Function of Lhx5 in vertebrate development
Lhx5 belongs to the Lin-11 group of LIM-homeodomain factors(Hobert and Westphal, 2000). Vertebrate Lhx5 orthologs share conserved expression patterns and are implicated in the establishment of the prosomeric organization of the forebrain (Bachy et al., 2001). In frogs or fish, lhx5 is broadly expressed by early gastrulation stages. Inhibition of Lhx5 function in frogs causes the dissociation of rostral ectodermal cells during gastrulation(Houston and Wylie, 2003), and our studies in zebrafish suggest that Lhx5 regulates Wnt antagonism in the gastrula. In mice, however, no gastrulation defects have been reported in Lhx5 knockout animals (Zhao et al., 1999). Published data show that the earliest mouse Lhx5 expression is detected in the rostral neural plate at E8.0 when gastrulation is ending and the late head fold is forming(Sheng et al., 1997). It is unclear whether the absence of gastrulation defects in Lhx5 knockout mice is due to a late onset of Lhx5 expression in rostral ectoderm or to unknown mechanisms that compensate for loss of Lhx5 function. Mouse Sfrp2 is broadly expressed in the ectoderm(Mukhopadhyay et al., 2003)and Sfrp5 is expressed in the rostral visceral endoderm during gastrulation (Finley et al.,2003). Thus, either Sfrp2 or Sfrp5 may antagonize Wnt signaling and allow forebrain development in the absence of Sfrp1.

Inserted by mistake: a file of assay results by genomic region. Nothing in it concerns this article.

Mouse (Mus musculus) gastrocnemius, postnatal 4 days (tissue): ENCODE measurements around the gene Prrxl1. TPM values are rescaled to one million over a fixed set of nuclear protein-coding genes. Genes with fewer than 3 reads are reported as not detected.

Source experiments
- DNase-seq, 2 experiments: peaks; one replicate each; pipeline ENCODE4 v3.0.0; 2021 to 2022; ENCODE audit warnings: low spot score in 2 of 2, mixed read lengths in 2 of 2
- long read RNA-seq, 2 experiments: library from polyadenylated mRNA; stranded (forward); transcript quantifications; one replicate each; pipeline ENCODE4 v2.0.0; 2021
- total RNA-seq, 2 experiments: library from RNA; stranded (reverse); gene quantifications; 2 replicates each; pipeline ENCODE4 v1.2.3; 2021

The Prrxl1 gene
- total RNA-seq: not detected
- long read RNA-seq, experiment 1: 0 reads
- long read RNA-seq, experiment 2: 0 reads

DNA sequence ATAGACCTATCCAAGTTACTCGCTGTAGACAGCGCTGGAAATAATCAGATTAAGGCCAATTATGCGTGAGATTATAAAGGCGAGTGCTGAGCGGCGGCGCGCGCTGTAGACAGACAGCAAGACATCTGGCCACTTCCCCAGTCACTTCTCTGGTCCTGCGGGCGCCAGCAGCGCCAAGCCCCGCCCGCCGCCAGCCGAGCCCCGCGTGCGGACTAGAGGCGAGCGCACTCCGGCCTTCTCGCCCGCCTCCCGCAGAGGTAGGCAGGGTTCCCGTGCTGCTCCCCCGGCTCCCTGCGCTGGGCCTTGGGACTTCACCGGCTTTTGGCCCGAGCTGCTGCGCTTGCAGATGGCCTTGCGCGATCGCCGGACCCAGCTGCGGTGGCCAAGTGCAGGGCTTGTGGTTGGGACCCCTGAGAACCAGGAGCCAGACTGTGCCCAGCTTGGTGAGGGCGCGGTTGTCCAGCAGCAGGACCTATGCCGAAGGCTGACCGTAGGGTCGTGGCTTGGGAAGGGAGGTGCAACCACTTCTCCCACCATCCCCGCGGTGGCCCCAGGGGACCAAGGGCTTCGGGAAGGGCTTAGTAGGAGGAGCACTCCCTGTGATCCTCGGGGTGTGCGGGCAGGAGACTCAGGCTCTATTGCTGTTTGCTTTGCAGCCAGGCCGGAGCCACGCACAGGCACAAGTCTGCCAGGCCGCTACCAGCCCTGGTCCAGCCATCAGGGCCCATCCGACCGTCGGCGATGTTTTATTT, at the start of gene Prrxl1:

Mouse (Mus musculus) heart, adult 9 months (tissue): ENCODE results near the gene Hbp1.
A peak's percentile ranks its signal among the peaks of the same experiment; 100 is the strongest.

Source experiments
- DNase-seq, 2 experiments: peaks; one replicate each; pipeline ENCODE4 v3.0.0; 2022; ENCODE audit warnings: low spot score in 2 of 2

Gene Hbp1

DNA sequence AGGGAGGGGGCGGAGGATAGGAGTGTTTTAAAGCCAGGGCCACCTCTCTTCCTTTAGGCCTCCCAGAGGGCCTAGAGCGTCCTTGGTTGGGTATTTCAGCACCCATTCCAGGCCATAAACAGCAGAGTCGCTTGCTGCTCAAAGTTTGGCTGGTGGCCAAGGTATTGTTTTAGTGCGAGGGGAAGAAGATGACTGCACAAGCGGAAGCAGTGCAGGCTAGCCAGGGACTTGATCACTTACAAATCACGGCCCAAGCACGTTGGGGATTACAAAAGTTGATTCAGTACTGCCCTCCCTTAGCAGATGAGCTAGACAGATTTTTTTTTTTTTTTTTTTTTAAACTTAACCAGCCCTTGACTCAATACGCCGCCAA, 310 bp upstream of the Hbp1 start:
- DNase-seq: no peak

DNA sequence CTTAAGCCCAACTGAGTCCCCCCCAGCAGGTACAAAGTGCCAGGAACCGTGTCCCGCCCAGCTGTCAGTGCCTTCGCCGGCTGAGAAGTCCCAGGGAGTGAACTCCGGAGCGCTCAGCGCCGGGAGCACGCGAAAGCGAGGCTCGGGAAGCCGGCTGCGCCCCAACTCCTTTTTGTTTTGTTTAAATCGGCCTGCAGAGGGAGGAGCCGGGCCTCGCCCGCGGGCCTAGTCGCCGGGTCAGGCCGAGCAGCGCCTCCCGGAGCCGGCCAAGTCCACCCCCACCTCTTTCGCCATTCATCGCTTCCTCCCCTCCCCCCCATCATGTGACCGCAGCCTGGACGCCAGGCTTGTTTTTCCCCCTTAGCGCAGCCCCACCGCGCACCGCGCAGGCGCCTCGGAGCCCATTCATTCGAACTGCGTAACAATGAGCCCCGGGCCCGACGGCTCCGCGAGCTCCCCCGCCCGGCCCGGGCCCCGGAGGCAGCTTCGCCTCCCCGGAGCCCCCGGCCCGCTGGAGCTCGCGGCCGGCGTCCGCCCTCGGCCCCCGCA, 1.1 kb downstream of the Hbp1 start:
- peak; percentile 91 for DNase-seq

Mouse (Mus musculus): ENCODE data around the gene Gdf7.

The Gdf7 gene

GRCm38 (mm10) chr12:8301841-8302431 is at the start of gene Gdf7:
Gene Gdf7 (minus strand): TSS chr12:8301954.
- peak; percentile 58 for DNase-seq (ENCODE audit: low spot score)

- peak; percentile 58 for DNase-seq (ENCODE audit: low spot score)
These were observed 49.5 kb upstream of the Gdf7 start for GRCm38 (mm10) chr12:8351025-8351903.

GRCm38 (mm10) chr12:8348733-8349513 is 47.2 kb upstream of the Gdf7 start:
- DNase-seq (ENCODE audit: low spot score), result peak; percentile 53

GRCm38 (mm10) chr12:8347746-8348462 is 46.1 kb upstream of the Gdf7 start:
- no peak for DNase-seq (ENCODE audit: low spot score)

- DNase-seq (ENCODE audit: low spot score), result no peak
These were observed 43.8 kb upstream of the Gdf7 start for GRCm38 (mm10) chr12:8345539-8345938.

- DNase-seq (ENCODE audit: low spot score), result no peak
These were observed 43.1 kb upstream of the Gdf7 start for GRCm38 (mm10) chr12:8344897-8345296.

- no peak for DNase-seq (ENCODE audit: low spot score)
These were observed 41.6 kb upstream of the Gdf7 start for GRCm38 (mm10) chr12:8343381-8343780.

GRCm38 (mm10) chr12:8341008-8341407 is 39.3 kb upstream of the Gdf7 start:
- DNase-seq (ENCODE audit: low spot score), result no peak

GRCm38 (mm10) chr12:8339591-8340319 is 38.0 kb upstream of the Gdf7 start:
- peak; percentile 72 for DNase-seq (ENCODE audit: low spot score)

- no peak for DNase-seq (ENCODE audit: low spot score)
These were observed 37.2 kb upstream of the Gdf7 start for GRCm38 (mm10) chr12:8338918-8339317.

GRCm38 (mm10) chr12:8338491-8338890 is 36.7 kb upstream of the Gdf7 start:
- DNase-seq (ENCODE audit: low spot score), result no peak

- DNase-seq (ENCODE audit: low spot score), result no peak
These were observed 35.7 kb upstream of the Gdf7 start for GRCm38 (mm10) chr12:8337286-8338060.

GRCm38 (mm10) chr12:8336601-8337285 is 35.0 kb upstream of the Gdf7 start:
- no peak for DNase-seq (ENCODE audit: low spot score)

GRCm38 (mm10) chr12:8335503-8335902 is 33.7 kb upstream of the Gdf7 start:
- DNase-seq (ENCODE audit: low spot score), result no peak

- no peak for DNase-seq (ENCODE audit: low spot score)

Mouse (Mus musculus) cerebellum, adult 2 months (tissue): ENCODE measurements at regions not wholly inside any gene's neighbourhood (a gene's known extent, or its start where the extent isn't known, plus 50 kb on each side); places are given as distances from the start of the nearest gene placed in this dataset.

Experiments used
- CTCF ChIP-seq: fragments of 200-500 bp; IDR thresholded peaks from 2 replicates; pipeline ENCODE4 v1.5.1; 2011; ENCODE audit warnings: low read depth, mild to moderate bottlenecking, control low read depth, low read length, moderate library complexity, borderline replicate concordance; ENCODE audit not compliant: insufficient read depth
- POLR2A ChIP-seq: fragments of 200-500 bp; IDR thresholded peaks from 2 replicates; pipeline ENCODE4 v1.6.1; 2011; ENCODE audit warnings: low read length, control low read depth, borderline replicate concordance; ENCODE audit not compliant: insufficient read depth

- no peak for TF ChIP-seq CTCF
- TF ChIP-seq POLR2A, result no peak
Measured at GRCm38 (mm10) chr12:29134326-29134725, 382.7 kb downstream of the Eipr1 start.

Lhx5 shares high sequence identity with Lhx1(Hobert and Westphal, 2000). Vertebrate Lhx1 orthologs share conserved expression in the mesoendoderm at early gastrulation stages(Barnes et al., 1994; Taira et al., 1992; Toyama and Dawid, 1997). In mouse and frog embryos, Lhx1 activity is required in the mesoendoderm for the formation of anterior head structures(Hukriede et al., 2003; Shawlot and Behringer, 1995; Tam et al., 2004). If zebrafish Lhx1 plays a similar role in anterior head development, the severe phenotype caused by Lhx5-En may be due partly to its interference with Lhx1 function. Interestingly, Sfrp1 expression is reduced in the anterior mesoendoderm in mouse Lhx1 knockout embryos (see Satoh et al., 2006). In our studies, however, mesoendoderm sfrp1a expression is retained in lhx5-en mRNA-injected embryos(Fig. 5C). Thus, we can conclude that Lhx5-En does not significantly interfere with the Lhx1 regulation of sfrp1a expression. Nevertheless, we cannot exclude the possibility that Lhx5-En may interfere with other functions of Lhx1 in the mesoendoderm. Further studies are needed to determine the functional relationship between Lhx5 and Lhx1 in zebrafish forebrain development.